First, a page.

For the past 200 years, cities have invested significantly in building their rail, road and highway networks. But as cities grow, more and more people have become reliant on mobility, and transport networks are struggling to cope with increased usage. The result is traffic congestion, pollution and social inequalities. Vincent Loubière, Airbus Urban Mobility Director of City Integration and Infrastructure Development, believes that increasing flexibility in the urban transport system could help redistribute activities to declining areas, thereby attracting more people and introducing a more virtuous circle of development across regional territories. 

The challenge for cities is to evolve from this mindset and to see themselves as part of a larger picture, within a regional urban network and a natural ecosystem.

Vincent Loubière, Director of City Integration and Infrastructure Development, Airbus Urban Mobility

5 questions with Vincent Loubière

Q. In your opinion, what is the biggest challenge facing cities today?

Many cities have become densely populated and increasingly centralised, leading to large quantities of waste and pollution that we are unable to manage. And the struggle to provide a decent public transport service is forcing people into car dependence. This growth of cities along linear infrastructure is a heritage of the industrial era and our economy. With the current ecological crisis, we have to wonder if this model has not reached its limits. The challenge for cities is to evolve from this mindset and to see themselves as part of a larger picture, within a regional urban network and a natural ecosystem.

Q. How can cities help to create a sustainable future for our planet?

Cities have a valuable position within the Earth’s ecosystem, as well as our social and economic infrastructure. If we can improve city operation, this could bring large-scale benefits to people and the environment. But we will need to reconsider what we mean by a “city” and take it to a new dimension. Collaboration at every level is fundamental to developing the solutions that can address this major challenge of sustainability. For that, the involvement of citizens is paramount.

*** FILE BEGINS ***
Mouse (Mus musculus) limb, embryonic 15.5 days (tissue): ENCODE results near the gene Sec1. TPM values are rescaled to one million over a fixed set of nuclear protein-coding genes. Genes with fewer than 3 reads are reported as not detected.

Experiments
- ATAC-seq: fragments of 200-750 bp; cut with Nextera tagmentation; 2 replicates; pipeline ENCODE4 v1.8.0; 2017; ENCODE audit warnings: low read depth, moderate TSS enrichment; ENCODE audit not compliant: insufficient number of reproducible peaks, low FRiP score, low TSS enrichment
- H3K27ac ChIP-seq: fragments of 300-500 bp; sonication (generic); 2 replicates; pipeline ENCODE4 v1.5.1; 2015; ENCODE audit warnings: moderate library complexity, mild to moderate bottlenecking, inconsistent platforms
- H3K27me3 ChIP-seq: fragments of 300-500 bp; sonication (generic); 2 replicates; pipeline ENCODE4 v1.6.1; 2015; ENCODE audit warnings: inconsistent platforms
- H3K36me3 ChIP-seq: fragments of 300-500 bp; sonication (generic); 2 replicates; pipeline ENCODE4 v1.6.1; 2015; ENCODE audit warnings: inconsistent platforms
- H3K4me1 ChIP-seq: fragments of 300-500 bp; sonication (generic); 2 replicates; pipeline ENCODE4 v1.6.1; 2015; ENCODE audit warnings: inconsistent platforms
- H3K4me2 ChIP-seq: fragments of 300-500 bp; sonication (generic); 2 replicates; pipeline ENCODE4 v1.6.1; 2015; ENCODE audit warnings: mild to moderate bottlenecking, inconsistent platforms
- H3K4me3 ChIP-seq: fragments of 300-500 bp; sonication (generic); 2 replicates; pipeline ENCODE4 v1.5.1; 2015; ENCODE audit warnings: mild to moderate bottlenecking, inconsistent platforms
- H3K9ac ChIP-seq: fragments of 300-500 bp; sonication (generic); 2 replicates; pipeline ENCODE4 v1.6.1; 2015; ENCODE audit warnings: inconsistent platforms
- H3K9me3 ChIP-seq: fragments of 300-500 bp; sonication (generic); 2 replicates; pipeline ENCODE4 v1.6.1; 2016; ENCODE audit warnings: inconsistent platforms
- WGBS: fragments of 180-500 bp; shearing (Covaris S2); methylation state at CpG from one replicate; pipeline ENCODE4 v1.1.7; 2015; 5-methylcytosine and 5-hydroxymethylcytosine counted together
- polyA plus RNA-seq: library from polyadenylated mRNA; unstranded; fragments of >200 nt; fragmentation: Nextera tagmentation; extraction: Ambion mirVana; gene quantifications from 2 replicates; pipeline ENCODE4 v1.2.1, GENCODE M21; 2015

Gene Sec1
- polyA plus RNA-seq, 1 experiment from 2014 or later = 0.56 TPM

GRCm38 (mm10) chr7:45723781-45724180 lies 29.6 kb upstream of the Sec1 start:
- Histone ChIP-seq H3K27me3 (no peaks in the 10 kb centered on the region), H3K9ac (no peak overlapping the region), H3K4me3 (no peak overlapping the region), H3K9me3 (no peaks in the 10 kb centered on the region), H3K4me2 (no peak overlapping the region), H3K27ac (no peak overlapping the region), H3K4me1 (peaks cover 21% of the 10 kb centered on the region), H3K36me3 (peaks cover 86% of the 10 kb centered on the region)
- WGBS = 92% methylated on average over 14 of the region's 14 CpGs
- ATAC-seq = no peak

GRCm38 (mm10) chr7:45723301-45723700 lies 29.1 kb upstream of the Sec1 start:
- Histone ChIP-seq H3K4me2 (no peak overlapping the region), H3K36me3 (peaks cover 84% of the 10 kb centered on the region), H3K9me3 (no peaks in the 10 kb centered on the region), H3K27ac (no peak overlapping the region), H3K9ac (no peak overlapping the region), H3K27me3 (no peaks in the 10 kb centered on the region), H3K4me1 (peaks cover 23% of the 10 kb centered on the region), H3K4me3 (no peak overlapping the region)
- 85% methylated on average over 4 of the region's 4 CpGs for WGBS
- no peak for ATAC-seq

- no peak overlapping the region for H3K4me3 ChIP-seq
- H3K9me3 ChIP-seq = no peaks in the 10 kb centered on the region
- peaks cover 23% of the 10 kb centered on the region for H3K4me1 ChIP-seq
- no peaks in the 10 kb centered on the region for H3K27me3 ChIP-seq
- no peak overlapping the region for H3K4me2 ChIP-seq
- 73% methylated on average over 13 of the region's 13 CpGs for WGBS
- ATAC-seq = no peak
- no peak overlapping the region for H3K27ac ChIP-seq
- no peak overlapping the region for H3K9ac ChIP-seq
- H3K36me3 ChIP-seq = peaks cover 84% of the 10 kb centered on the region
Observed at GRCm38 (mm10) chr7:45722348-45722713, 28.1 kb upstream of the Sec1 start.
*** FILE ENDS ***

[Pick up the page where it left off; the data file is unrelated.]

Q. How does mobility—and specifically urban air mobility—hold one of the critical keys to creating sustainable, more liveable cities?

Let’s be clear: we shouldn’t transpose our current mobility patterns onto urban air mobility. It’s not a mass transport solution. Its value lies in how it can encourage a mindset shift in our movement habits. Because we’re no longer reliant on linear infrastructure, it can act as a transport hub across the territory, instantly connecting remote locations to the rest of the transport network. It also has the potential to complete the mobility mix: being a component of a multimodal door-to-door journey enables greater efficiency in time and distances. This could lead to a redistribution of businesses and populations, thereby reshaping city morphology. Cities could become a collection of smaller compact hubs, distributed and interconnected across regions, rather than one giant one, and we could see a more virtuous circle of development.

Q. You’re leading a team of architects, urbanists and engineers to conceptualise urban development strategies and mobility master plans that leverage city skies. What are some of the challenges and opportunities?

There are a variety of aspects that we have to consider. The beauty of urban air mobility is that it doesn’t require a large volume of new infrastructure. It has a very small footprint and low land-use impact compared to traditional transport modes. However, safety, noise and visual impact are key considerations. We have engaged with public bodies, authorities and public transport operators, such as RATP, to carefully address these questions, and to define how to make urban air mobility right for the city and its inhabitants.

At the same time, most cities have evolved over centuries, which results in a lot of infrastructure constraints. We need to work out how we can smartly integrate take-off and landing areas—i.e.  vertiports—within the highways, railways, waterways and airports we already have. We can bring additional value to these assets and transform their design and function. Inter-modal transport is vital to urban mobility: we must think holistically. If we get it right, we could revolutionise the way we move.

This is where Airbus Urban Mobility brings added value. We go beyond the technology: we co-develop with cities the digital infrastructures they need to animate a holistic mobility system.

Q. For you, what is the most exciting thing about redesigning the urban landscapes of tomorrow?

This is an opportunity to rethink and improve the way we live. No single person has the answer, and it will take each of us as citizens and professionals to contribute collaboratively to the solution. Mobility has such a big impact on how we live. The chance to create smarter cities that are compatible with our ecosystem and benefit everyone is an incredibly exciting challenge. We have to be bold and ambitious. 

Vincent Loubière is a speaker at the Urban Futures Global Conference, from May 22 to 24 in Oslo, Norway. He will speak on how collaboration is critical to helping cities and citizens to create disruptive practices that have the power to make our cities more liveable, more inclusive and more sustainable. See the UFGC speaker programme here